If design conditions dictate more than one stack in series per parallel stream, a correction must be made in the log mean temperature difference (see Equation 2B). If the flow in each stack is countercurrent with the water, the following method is used to find the Correct LMTD:

Water quantity over each stack may be safely assumed to be equal. The overall U should be nearly constant with no change of state, and equal surface must be designed into each stack. For other conditions, the zoning can be worked out most simply by a cut and try procedure.

The temperature of the hot fluid leaving the first (hottest) series pass (Tx) is found as follows:

where n is the number of stacks in series.

The temperature of the water leaving this stack tx is found by determining the duty performed in this first pass in the manner explained by Equations 1A and 2A. It may be that a maximum water temperature in the system will be established as a limit, this could affect the design at this point.

Knowing values of T1, TX, t1, and TX, all temperatures for the first pass, use Equation 2B to determine the LMTD, for this pass.

Then the Corrected LMTD can be found as follows:


In developing the water temperature conditions for evaporative operation, from which a log mean temperature difference can be developed, the controlling factors are ambient wet bulb temperature and the desired outlet temperature of the fluid to be cooled. The arithmetic difference between these temperatures is called gross temperature difference (GTD). One third of the GTD can be safely considered as the approach between minimum water temperature (t1 in LMTD calculations), but this approach should not be taken as less than 10 degrees F, so that t1 = twb + 10 degrees F minimum (maximum is generally 20 degrees F). The range of temperature for the recirculated water can be taken as one third of GTD, so that the total quantity of water required can be determined by the following equation. (The maximum temperature of the total quantity of water is designated tr):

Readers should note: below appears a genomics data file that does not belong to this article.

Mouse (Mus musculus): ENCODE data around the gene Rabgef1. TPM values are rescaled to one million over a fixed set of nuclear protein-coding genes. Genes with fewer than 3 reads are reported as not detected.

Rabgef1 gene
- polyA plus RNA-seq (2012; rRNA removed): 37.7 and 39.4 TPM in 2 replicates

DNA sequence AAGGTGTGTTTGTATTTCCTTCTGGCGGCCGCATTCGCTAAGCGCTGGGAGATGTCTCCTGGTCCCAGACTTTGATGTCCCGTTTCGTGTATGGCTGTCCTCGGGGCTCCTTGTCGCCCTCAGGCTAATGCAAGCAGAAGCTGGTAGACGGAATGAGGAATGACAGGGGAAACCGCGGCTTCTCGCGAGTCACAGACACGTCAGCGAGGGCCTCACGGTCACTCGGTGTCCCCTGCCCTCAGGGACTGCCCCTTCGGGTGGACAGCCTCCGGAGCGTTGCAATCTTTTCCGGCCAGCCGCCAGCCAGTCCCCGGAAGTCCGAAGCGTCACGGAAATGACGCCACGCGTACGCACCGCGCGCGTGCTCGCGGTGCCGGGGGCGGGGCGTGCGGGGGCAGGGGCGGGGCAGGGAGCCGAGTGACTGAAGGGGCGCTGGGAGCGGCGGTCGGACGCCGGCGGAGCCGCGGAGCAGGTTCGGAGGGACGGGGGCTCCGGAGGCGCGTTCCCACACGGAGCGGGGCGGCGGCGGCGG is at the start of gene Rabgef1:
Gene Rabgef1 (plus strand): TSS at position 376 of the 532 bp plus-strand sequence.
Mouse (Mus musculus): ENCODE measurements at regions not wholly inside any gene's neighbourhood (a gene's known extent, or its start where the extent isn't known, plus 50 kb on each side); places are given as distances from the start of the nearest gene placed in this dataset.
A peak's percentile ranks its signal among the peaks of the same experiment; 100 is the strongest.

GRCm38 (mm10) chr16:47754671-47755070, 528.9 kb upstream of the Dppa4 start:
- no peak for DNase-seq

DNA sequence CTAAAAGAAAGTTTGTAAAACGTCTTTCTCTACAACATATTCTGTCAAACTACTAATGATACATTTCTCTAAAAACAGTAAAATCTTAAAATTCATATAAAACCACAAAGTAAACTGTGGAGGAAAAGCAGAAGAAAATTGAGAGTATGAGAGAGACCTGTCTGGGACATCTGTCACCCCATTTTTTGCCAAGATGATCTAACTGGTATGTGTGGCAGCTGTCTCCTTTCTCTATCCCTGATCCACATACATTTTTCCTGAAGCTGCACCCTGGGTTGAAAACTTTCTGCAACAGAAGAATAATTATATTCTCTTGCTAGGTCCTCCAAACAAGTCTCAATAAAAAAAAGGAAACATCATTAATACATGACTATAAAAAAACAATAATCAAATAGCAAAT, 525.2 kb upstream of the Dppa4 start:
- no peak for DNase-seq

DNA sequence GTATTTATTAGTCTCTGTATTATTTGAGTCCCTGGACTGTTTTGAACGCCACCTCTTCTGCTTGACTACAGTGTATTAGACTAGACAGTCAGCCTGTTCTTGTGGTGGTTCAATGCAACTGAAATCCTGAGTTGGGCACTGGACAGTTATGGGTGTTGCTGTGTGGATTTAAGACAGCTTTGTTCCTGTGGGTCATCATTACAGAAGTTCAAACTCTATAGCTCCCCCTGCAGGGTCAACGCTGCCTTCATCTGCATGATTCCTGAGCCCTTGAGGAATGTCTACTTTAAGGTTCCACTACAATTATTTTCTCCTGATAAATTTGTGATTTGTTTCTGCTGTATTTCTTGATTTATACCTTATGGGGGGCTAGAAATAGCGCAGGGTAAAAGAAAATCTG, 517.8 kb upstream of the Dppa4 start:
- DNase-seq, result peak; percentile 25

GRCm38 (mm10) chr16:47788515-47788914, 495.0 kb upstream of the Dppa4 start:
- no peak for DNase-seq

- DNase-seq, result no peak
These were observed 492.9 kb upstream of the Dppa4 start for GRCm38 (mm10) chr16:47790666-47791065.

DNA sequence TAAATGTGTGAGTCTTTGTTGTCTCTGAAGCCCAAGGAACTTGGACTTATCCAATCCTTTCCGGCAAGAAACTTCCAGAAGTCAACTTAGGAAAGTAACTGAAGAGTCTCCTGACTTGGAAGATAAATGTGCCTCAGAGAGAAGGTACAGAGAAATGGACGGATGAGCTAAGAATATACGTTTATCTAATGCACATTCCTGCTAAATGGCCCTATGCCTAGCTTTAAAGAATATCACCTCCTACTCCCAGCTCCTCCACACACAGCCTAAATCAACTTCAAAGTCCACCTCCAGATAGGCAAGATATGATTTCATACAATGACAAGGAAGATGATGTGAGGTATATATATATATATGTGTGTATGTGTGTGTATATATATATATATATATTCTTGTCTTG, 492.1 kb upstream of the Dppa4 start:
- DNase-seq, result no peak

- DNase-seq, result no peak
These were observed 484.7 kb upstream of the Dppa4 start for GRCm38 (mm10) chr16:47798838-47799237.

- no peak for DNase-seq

All of the recirculated water does not come in contact with the Sections. The general layout permits approximately 60% of the water to fall freely. This freefall performs a major part of

the cooling function due to air contact. Maximum temperature (t2) of the 40% in direct contact with the heat transfer surfaces is therefore considerably higher than tr. Value of this temperature difference between water in contact and falling freely will be:

and the maximum temperature of this water for purposes of calculating the log MTD will be:
From the values of t1 and t2, with known values T1 and T2 of the fluid to be cooled, the log mean temperature difference can be determined.

The makeup water in #/hr required for the installation can be calculated as the duty in BTU/hr divided by the latent heat of water, which is approximately 1000 BTU/#. This figure gives the actual evaporation loss, and to this must be added an allowance for blowdown and drift. This amount is usually equal to the evaporation loss. Therefore twice the calculated amount of water evaporated will serve as a safe make-up requirement.